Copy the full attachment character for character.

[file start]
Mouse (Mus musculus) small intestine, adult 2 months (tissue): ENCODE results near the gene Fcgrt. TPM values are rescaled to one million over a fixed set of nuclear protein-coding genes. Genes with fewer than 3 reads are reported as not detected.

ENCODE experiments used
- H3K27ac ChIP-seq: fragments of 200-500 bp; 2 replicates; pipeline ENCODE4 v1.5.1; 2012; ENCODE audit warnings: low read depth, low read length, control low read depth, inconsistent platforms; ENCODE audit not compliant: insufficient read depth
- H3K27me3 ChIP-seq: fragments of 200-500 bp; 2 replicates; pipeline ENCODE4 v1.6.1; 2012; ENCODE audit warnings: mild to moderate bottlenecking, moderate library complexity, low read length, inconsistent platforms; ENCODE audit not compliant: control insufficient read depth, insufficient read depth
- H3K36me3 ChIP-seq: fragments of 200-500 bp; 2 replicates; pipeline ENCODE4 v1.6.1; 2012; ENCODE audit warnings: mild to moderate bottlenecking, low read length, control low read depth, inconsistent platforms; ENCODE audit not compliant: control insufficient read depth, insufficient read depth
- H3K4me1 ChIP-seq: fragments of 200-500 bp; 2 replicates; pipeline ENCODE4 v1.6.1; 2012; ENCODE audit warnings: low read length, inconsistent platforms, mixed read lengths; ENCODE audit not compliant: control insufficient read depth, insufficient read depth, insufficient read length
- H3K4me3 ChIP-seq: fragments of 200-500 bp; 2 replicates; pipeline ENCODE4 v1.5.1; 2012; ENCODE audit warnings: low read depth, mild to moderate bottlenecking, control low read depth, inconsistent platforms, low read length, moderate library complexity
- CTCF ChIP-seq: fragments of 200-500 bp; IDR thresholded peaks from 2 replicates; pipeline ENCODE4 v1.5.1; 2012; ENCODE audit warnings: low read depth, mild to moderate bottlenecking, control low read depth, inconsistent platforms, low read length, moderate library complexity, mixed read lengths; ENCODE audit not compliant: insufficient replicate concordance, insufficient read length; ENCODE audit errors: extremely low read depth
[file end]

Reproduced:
Mouse (Mus musculus) small intestine, adult 2 months (tissue): ENCODE results near the gene Fcgrt. TPM values are rescaled to one million over a fixed set of nuclear protein-coding genes. Genes with fewer than 3 reads are reported as not detected.

ENCODE experiments used
- H3K27ac ChIP-seq: fragments of 200-500 bp; 2 replicates; pipeline ENCODE4 v1.5.1; 2012; ENCODE audit warnings: low read depth, low read length, control low read depth, inconsistent platforms; ENCODE audit not compliant: insufficient read depth
- H3K27me3 ChIP-seq: fragments of 200-500 bp; 2 replicates; pipeline ENCODE4 v1.6.1; 2012; ENCODE audit warnings: mild to moderate bottlenecking, moderate library complexity, low read length, inconsistent platforms; ENCODE audit not compliant: control insufficient read depth, insufficient read depth
- H3K36me3 ChIP-seq: fragments of 200-500 bp; 2 replicates; pipeline ENCODE4 v1.6.1; 2012; ENCODE audit warnings: mild to moderate bottlenecking, low read length, control low read depth, inconsistent platforms; ENCODE audit not compliant: control insufficient read depth, insufficient read depth
- H3K4me1 ChIP-seq: fragments of 200-500 bp; 2 replicates; pipeline ENCODE4 v1.6.1; 2012; ENCODE audit warnings: low read length, inconsistent platforms, mixed read lengths; ENCODE audit not compliant: control insufficient read depth, insufficient read depth, insufficient read length
- H3K4me3 ChIP-seq: fragments of 200-500 bp; 2 replicates; pipeline ENCODE4 v1.5.1; 2012; ENCODE audit warnings: low read depth, mild to moderate bottlenecking, control low read depth, inconsistent platforms, low read length, moderate library complexity
- CTCF ChIP-seq: fragments of 200-500 bp; IDR thresholded peaks from 2 replicates; pipeline ENCODE4 v1.5.1; 2012; ENCODE audit warnings: low read depth, mild to moderate bottlenecking, control low read depth, inconsistent platforms, low read length, moderate library complexity, mixed read lengths; ENCODE audit not compliant: insufficient replicate concordance, insufficient read length; ENCODE audit errors: extremely low read depth